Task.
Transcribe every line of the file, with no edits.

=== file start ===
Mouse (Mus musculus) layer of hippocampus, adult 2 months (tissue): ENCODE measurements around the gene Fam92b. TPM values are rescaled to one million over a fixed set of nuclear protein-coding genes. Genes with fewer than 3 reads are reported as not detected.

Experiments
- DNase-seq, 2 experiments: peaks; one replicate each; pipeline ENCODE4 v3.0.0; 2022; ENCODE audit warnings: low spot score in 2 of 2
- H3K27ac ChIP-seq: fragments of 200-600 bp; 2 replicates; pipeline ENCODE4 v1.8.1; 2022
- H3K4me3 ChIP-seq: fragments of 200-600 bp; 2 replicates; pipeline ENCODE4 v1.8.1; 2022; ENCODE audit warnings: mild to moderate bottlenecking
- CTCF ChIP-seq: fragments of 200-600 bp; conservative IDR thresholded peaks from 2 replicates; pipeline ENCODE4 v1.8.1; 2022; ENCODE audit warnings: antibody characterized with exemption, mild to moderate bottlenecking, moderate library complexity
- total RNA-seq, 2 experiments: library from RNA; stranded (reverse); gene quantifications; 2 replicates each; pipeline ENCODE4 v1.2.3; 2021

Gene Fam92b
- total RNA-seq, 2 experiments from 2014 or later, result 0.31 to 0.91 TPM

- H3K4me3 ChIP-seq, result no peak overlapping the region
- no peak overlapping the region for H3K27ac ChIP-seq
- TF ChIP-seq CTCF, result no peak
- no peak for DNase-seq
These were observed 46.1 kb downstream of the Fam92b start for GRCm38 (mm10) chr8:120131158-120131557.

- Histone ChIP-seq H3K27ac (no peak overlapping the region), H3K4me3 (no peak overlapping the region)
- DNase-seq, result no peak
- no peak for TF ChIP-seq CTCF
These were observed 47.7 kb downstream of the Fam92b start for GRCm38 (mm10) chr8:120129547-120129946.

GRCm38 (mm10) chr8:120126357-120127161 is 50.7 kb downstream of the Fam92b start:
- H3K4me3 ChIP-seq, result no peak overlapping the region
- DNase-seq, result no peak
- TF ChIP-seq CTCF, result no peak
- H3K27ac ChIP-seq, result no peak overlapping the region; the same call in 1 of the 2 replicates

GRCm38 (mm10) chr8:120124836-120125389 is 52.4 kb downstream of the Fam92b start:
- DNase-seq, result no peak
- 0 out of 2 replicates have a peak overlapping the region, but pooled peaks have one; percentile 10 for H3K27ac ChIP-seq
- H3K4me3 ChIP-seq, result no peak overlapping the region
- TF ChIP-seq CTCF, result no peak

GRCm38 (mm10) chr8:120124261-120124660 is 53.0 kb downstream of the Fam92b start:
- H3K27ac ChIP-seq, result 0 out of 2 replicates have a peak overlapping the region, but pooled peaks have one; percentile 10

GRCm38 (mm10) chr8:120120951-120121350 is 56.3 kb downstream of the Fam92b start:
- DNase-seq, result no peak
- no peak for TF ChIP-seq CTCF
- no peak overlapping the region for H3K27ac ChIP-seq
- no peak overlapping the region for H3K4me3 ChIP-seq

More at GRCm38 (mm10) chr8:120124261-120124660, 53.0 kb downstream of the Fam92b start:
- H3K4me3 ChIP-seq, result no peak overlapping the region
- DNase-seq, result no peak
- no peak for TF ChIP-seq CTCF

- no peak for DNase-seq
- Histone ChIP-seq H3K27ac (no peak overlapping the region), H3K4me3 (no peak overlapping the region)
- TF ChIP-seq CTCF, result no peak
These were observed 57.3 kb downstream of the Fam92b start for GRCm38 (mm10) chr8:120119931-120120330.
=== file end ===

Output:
Mouse (Mus musculus) layer of hippocampus, adult 2 months (tissue): ENCODE measurements around the gene Fam92b. TPM values are rescaled to one million over a fixed set of nuclear protein-coding genes. Genes with fewer than 3 reads are reported as not detected.

Experiments
- DNase-seq, 2 experiments: peaks; one replicate each; pipeline ENCODE4 v3.0.0; 2022; ENCODE audit warnings: low spot score in 2 of 2
- H3K27ac ChIP-seq: fragments of 200-600 bp; 2 replicates; pipeline ENCODE4 v1.8.1; 2022
- H3K4me3 ChIP-seq: fragments of 200-600 bp; 2 replicates; pipeline ENCODE4 v1.8.1; 2022; ENCODE audit warnings: mild to moderate bottlenecking
- CTCF ChIP-seq: fragments of 200-600 bp; conservative IDR thresholded peaks from 2 replicates; pipeline ENCODE4 v1.8.1; 2022; ENCODE audit warnings: antibody characterized with exemption, mild to moderate bottlenecking, moderate library complexity
- total RNA-seq, 2 experiments: library from RNA; stranded (reverse); gene quantifications; 2 replicates each; pipeline ENCODE4 v1.2.3; 2021

Gene Fam92b
- total RNA-seq, 2 experiments from 2014 or later, result 0.31 to 0.91 TPM

- H3K4me3 ChIP-seq, result no peak overlapping the region
- no peak overlapping the region for H3K27ac ChIP-seq
- TF ChIP-seq CTCF, result no peak
- no peak for DNase-seq
These were observed 46.1 kb downstream of the Fam92b start for GRCm38 (mm10) chr8:120131158-120131557.

- Histone ChIP-seq H3K27ac (no peak overlapping the region), H3K4me3 (no peak overlapping the region)
- DNase-seq, result no peak
- no peak for TF ChIP-seq CTCF
These were observed 47.7 kb downstream of the Fam92b start for GRCm38 (mm10) chr8:120129547-120129946.

GRCm38 (mm10) chr8:120126357-120127161 is 50.7 kb downstream of the Fam92b start:
- H3K4me3 ChIP-seq, result no peak overlapping the region
- DNase-seq, result no peak
- TF ChIP-seq CTCF, result no peak
- H3K27ac ChIP-seq, result no peak overlapping the region; the same call in 1 of the 2 replicates

GRCm38 (mm10) chr8:120124836-120125389 is 52.4 kb downstream of the Fam92b start:
- DNase-seq, result no peak
- 0 out of 2 replicates have a peak overlapping the region, but pooled peaks have one; percentile 10 for H3K27ac ChIP-seq
- H3K4me3 ChIP-seq, result no peak overlapping the region
- TF ChIP-seq CTCF, result no peak

GRCm38 (mm10) chr8:120124261-120124660 is 53.0 kb downstream of the Fam92b start:
- H3K27ac ChIP-seq, result 0 out of 2 replicates have a peak overlapping the region, but pooled peaks have one; percentile 10

GRCm38 (mm10) chr8:120120951-120121350 is 56.3 kb downstream of the Fam92b start:
- DNase-seq, result no peak
- no peak for TF ChIP-seq CTCF
- no peak overlapping the region for H3K27ac ChIP-seq
- no peak overlapping the region for H3K4me3 ChIP-seq

More at GRCm38 (mm10) chr8:120124261-120124660, 53.0 kb downstream of the Fam92b start:
- H3K4me3 ChIP-seq, result no peak overlapping the region
- DNase-seq, result no peak
- no peak for TF ChIP-seq CTCF

- no peak for DNase-seq
- Histone ChIP-seq H3K27ac (no peak overlapping the region), H3K4me3 (no peak overlapping the region)
- TF ChIP-seq CTCF, result no peak
These were observed 57.3 kb downstream of the Fam92b start for GRCm38 (mm10) chr8:120119931-120120330.